Celebrity Magazine January 2020 - Page 8

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A Voice Teacher’s 4 Tips for Relaxing Your Singing Muscles

Be precise with your movements.

Use firm pressure, but not enough to cause pain.

Assess and reassess after each part of the massage. Pick a phrase to sing or speak before and after you work with each body part. Use your voice to notice improvements.

Keep track of what works for you, and repeat these massage elements before you perform.

Jaw

There are three jaw muscles that exert a great influence on the larynx. The first is the masseter, which clenches your jaw. To massage this muscle, run your thumbs down the sides of your cheekbones in front of your ears, from your temples to the bottom of your jaw. Now find the pterygoid muscles, which are attached below your cheekbones and help you with chewing. Make small circles in this area in both directions. Finally, take your hands above your ears on both sides to find your temporal muscles. (If you open and close your mouth, you’ll feel movement here.) Make broad circles here in both directions.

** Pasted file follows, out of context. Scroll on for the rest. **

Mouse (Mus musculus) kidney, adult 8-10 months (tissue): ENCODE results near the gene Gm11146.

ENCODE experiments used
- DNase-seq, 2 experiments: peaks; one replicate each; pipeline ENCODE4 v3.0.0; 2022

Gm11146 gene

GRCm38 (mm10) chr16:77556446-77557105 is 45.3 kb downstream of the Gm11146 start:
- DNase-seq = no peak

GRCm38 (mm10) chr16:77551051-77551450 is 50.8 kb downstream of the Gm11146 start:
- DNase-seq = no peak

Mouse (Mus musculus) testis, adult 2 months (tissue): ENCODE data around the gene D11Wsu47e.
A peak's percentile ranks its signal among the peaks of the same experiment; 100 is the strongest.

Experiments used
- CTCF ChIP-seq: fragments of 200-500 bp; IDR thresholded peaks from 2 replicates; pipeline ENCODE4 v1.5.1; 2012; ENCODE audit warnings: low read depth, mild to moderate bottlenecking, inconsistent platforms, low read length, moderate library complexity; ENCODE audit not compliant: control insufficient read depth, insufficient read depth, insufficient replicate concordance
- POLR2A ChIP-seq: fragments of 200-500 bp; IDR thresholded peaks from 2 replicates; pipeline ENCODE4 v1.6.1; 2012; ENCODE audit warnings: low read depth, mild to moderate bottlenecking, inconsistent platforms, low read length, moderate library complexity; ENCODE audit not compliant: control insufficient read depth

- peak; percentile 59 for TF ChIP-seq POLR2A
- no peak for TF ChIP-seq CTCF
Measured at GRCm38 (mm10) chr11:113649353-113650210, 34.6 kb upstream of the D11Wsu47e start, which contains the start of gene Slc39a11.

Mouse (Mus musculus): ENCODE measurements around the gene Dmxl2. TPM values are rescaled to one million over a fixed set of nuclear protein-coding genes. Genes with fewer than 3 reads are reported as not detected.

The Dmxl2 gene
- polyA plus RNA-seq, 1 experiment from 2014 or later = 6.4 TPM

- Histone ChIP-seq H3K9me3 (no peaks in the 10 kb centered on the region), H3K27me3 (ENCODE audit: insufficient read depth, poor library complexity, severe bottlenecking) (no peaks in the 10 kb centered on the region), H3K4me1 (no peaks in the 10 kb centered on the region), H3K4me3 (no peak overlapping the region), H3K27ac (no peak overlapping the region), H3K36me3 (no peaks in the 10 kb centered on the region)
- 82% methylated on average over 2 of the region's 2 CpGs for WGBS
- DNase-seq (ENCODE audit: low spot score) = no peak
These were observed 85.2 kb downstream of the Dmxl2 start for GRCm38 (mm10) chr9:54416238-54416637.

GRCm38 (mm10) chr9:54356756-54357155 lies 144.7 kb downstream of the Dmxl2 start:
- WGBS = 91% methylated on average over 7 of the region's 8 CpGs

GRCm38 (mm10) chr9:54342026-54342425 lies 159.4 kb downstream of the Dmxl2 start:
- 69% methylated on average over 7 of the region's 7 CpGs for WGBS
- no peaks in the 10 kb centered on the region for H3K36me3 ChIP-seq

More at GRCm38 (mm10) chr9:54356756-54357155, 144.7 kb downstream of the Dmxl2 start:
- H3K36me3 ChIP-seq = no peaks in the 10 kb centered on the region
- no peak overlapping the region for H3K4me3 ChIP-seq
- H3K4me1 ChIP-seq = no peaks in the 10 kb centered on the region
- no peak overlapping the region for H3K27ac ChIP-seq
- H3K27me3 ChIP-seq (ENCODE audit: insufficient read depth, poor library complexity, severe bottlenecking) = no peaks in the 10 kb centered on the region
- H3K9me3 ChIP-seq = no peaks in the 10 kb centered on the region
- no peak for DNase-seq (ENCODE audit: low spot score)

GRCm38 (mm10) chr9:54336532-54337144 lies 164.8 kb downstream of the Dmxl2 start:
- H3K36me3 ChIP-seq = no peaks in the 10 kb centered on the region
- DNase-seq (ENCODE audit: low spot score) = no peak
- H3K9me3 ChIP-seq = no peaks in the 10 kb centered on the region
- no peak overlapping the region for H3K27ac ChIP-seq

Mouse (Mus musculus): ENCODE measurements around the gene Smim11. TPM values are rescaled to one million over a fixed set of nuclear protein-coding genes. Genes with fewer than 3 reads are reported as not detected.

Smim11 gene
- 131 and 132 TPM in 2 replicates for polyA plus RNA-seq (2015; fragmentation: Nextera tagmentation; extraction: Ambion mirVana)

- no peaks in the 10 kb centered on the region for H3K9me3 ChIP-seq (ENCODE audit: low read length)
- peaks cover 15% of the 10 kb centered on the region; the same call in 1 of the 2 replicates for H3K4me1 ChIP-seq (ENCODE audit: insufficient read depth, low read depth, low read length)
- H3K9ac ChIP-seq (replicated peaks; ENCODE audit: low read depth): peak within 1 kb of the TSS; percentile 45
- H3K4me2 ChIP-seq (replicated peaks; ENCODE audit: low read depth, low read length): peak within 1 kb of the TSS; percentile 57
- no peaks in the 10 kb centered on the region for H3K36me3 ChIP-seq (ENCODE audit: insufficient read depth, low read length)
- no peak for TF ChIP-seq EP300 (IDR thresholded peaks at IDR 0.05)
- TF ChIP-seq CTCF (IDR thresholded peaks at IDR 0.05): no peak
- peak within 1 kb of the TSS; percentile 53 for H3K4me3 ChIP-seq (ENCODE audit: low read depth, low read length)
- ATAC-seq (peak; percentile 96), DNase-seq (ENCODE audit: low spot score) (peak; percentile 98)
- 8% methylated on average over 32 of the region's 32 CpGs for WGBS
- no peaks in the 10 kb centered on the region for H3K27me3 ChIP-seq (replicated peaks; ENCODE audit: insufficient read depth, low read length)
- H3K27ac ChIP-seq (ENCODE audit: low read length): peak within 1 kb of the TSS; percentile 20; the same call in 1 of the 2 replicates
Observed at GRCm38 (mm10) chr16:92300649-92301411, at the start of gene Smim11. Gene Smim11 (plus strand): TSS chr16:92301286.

Tongue

Place both thumbs underneath your chin and make circles in this area (the root of your tongue). Now stick your tongue out and repeat the circles. Try this with the tip of the tongue pointing down and then the tip pointing up.

Hyoid bone

The hyoid bone is a U-shaped bone in the crook of your chin that attaches to the larynx. If you’re a male, find your Adam’s apple (thyroid cartilage) with your finger and move your finger up a little. Then, press back until you feel a bone. If you’re a female, it’s easier to start with your finger on the cricoid cartilage (a protruding bump about in the middle of your throat), and then move up to the thyroid cartilage and eventually the hyoid. Once you are there, put your finger and thumb on the bone (slide your finger and thumb backward from the front of the bone—it will feel firm under your fingers) and move it side to side.

Larynx

Take the backs of your hands on either side of your throat, and move the larynx from side to side (the backs of your hands should be touching the middle part of your neck). Notice if your larynx moves easier to one side or the other. Now, hold the larynx to your right and take several slow, deep breaths through your nose. Repeat to the left.